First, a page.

Riboflavin is needed to use energy in the body, to breakdown fat, and to utilize other important chemicals, including Vitamin B6, Folate, Glutathione, and Dopamine.
Riboflavin deficiency is called ariboflavinosis and includes the symptoms of redness, swelling, or lesions of the mouth and/or lips, tongue inflammation, anemia, and peripheral neuropathy.
Sources & Absorption:
The body is unable to store Riboflavin for later use, therefore it must be consumed daily or every few days. Riboflavin is found in eggs, meat, peas, beans, lentils, carob, peanuts, and green vegetables, such as spinach. In general, riboflavin is better absorbed from animal products. Absorption is reduced by alcohol, copper, zinc, iron, and manganese.
Since Riboflavin is not stored in the body, there appears to be little to no risk of toxicity from consuming it.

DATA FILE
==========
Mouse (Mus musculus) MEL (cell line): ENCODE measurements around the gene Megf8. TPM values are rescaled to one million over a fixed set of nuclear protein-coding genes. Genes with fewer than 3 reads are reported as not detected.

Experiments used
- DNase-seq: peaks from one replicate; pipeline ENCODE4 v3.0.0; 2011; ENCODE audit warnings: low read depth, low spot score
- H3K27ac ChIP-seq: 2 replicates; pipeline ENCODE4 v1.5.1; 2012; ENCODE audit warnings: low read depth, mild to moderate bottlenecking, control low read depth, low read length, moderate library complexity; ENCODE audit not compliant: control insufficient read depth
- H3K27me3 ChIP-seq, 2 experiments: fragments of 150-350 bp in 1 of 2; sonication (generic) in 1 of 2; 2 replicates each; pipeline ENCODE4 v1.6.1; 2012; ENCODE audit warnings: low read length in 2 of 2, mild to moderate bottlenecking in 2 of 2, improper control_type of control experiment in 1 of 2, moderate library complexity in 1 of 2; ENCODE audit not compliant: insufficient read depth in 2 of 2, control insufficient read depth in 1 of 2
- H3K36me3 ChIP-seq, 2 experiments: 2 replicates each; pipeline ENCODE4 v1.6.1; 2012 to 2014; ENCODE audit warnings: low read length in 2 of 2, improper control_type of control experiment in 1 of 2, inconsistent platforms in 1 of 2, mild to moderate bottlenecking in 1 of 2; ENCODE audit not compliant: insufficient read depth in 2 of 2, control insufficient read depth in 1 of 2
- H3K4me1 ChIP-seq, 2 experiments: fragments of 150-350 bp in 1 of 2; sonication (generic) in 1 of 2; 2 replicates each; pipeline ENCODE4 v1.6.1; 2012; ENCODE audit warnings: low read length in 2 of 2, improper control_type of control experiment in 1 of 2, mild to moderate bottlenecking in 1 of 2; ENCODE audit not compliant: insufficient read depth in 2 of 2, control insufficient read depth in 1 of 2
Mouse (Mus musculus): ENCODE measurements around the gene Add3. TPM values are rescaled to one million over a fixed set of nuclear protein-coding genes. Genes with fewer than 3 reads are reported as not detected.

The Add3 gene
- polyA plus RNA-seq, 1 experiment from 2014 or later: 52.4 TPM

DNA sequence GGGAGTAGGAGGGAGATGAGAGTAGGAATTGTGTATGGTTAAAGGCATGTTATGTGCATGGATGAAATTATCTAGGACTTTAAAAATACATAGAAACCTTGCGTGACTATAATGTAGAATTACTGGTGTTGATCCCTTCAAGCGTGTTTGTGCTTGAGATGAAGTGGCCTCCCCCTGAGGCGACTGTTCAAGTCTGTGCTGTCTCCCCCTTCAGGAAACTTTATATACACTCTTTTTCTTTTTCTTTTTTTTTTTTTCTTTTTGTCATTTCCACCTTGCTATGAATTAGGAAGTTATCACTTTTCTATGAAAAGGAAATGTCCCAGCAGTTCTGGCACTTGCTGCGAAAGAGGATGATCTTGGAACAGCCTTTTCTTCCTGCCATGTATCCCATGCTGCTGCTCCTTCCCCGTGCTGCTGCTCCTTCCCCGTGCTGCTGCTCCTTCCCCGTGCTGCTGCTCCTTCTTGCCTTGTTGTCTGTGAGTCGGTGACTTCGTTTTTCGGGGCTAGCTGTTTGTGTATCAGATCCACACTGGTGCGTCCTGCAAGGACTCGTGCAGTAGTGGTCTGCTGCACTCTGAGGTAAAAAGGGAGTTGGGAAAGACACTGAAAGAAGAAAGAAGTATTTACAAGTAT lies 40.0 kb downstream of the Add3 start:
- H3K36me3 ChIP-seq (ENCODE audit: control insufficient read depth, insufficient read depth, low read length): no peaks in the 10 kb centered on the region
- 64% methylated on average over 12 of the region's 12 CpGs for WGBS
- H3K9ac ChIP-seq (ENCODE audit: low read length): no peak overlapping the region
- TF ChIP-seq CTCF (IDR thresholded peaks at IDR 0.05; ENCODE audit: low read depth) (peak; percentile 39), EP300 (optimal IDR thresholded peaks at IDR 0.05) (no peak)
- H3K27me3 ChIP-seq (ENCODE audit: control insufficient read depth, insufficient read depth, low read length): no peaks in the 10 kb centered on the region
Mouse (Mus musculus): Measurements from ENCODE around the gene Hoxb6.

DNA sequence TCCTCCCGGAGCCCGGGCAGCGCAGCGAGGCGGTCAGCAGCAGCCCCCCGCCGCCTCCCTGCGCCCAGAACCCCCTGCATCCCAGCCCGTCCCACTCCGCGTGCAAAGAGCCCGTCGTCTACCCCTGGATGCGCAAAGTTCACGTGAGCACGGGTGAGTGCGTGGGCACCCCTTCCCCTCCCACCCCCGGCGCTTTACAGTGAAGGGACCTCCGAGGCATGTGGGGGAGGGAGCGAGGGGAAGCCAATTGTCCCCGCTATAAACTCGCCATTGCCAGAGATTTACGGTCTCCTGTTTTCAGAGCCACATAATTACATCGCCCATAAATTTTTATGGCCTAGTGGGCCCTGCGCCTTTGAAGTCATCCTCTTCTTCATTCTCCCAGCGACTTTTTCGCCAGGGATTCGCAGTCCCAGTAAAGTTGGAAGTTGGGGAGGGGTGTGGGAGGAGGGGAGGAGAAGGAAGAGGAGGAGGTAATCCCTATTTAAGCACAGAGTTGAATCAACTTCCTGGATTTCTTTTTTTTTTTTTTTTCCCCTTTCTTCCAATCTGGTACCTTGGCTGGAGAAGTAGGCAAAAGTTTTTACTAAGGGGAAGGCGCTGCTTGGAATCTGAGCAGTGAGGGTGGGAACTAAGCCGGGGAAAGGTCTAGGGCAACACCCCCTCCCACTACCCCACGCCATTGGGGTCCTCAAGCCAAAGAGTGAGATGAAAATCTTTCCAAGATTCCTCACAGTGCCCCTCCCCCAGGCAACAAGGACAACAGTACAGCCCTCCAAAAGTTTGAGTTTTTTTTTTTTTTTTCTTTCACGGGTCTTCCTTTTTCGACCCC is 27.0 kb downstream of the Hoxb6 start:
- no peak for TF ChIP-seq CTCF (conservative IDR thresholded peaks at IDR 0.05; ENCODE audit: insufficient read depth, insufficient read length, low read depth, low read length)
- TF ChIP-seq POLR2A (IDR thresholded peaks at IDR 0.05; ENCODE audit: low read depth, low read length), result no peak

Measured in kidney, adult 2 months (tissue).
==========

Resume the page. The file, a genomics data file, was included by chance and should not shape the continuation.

* This information is not intended to encourage self-supplementation. As you will read in individual nutrient content, self-supplementation can be unnecessary or even dangerous. I highly recommend micro-nutrient blood testing before choosing to take any supplements that are not whole-foods based.
Gropper SS, Smith JL, Groff JL. Advanced nutrition and human metabolism. 5th ed. Belmont, CA: Wadsworth; 2009.
Mahan L, Escott-Stump S, Raymond J. Krauses's food and the nutrition care process. 13th ed. St. Louis, Missouri: Elsevier Saunders; 2012.
Linda Beeker, RDN
I love sharing the power of nutrition - a gift of God's design.